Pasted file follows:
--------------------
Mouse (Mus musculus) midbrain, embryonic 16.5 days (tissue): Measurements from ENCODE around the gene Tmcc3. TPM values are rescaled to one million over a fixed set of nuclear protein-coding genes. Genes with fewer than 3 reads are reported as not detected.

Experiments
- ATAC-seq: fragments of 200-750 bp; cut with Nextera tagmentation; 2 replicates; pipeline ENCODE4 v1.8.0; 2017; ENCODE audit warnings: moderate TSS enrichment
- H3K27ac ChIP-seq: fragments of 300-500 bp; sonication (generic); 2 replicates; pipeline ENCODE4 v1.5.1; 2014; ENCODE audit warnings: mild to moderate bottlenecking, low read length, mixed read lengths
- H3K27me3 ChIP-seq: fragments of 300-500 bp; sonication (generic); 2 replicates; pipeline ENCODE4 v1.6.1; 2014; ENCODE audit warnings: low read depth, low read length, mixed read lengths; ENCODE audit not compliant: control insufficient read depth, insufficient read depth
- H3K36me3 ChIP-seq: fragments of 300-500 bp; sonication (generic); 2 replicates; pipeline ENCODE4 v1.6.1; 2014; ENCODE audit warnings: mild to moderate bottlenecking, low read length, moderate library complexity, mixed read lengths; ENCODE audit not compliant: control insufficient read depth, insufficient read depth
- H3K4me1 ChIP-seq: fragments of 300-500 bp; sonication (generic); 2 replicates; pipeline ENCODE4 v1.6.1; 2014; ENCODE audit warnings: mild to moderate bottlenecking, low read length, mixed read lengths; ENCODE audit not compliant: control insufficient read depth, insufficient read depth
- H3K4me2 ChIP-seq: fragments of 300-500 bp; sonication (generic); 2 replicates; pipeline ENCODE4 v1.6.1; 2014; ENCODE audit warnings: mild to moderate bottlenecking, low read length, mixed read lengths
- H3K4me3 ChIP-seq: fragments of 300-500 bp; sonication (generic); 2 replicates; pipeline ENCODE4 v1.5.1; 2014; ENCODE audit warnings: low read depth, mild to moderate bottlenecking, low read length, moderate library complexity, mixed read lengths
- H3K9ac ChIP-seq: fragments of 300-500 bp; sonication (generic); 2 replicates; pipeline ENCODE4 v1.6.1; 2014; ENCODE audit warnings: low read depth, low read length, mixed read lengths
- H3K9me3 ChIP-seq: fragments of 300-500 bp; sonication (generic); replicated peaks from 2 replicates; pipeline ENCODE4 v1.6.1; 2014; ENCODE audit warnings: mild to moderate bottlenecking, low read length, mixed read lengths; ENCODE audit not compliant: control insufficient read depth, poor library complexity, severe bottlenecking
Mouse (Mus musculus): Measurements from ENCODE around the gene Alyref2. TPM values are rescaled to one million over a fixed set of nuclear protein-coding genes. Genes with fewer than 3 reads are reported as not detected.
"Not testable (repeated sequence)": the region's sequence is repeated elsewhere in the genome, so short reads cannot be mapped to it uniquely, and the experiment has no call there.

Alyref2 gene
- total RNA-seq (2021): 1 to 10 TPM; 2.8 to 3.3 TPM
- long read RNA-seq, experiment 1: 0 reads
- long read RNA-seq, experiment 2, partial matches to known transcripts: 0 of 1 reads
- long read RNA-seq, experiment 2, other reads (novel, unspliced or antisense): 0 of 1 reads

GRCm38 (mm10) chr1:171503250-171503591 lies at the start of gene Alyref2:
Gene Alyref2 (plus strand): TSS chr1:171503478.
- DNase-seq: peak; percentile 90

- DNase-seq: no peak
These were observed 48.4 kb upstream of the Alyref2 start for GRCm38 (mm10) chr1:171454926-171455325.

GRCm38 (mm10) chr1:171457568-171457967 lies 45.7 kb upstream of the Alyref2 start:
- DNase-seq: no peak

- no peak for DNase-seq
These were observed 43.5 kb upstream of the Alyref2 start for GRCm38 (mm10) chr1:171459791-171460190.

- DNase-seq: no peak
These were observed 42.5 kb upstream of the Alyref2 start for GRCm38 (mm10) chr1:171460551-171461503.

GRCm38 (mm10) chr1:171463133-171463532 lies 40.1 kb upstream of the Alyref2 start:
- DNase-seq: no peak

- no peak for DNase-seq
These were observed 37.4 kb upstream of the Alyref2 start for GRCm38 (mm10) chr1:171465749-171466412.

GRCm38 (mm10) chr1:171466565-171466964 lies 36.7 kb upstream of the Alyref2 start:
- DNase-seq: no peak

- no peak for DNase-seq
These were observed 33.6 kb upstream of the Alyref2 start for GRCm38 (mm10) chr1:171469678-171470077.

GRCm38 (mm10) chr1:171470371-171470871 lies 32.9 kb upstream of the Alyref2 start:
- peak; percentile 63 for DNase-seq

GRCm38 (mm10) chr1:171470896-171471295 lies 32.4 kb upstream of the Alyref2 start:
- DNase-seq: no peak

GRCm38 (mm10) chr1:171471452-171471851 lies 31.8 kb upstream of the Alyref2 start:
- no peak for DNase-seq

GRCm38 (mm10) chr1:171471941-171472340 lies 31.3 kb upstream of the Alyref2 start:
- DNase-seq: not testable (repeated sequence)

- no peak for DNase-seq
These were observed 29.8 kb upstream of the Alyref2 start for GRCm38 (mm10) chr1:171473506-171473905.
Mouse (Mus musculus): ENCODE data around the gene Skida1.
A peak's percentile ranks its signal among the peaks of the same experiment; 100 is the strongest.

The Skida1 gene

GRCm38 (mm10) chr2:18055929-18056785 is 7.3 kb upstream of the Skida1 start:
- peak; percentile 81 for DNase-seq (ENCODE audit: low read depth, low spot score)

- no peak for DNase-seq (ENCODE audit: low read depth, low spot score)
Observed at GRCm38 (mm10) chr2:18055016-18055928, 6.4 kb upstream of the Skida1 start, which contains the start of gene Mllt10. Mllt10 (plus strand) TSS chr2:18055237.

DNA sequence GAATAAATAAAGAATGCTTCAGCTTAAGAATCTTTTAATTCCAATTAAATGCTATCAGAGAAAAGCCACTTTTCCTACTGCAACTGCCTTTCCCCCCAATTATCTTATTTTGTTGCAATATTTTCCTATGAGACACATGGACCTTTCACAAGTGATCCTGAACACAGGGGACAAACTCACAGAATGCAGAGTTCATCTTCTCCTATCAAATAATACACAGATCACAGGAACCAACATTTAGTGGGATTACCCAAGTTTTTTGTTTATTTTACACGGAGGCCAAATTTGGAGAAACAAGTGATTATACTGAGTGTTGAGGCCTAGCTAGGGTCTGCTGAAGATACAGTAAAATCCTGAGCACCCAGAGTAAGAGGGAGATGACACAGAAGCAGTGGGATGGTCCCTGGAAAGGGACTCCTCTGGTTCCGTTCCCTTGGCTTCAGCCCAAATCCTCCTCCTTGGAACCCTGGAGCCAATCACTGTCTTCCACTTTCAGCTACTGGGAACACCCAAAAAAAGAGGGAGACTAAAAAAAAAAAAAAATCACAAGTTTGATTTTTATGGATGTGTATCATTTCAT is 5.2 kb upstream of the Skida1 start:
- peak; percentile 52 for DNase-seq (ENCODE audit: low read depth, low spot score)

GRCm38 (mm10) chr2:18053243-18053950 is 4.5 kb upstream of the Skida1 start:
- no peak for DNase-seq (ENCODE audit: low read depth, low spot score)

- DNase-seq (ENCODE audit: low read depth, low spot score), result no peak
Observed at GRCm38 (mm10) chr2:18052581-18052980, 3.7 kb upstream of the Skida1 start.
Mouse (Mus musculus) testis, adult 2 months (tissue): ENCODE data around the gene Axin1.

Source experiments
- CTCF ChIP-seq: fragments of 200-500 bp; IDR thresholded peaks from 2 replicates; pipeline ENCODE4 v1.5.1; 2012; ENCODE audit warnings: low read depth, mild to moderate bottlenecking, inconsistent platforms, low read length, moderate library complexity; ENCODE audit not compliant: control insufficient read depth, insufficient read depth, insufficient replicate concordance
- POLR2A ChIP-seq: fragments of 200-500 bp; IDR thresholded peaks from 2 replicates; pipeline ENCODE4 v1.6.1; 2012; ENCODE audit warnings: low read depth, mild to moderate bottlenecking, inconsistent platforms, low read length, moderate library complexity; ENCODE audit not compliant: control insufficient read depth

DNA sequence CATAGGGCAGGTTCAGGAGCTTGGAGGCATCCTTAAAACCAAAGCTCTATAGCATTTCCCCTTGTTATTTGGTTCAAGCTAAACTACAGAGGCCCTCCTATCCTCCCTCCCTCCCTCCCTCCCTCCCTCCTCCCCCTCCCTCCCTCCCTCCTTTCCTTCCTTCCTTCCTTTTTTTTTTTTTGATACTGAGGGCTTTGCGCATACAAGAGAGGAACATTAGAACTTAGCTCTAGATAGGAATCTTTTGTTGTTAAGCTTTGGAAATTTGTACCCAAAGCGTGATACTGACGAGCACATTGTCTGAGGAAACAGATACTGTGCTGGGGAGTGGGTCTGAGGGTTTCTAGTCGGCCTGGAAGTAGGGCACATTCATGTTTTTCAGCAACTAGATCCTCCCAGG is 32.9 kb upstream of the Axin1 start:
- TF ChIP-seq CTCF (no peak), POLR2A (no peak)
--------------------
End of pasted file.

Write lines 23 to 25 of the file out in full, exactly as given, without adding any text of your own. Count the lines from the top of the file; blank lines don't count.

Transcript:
These were observed 48.4 kb upstream of the Alyref2 start for GRCm38 (mm10) chr1:171454926-171455325.

GRCm38 (mm10) chr1:171457568-171457967 lies 45.7 kb upstream of the Alyref2 start:
- DNase-seq: no peak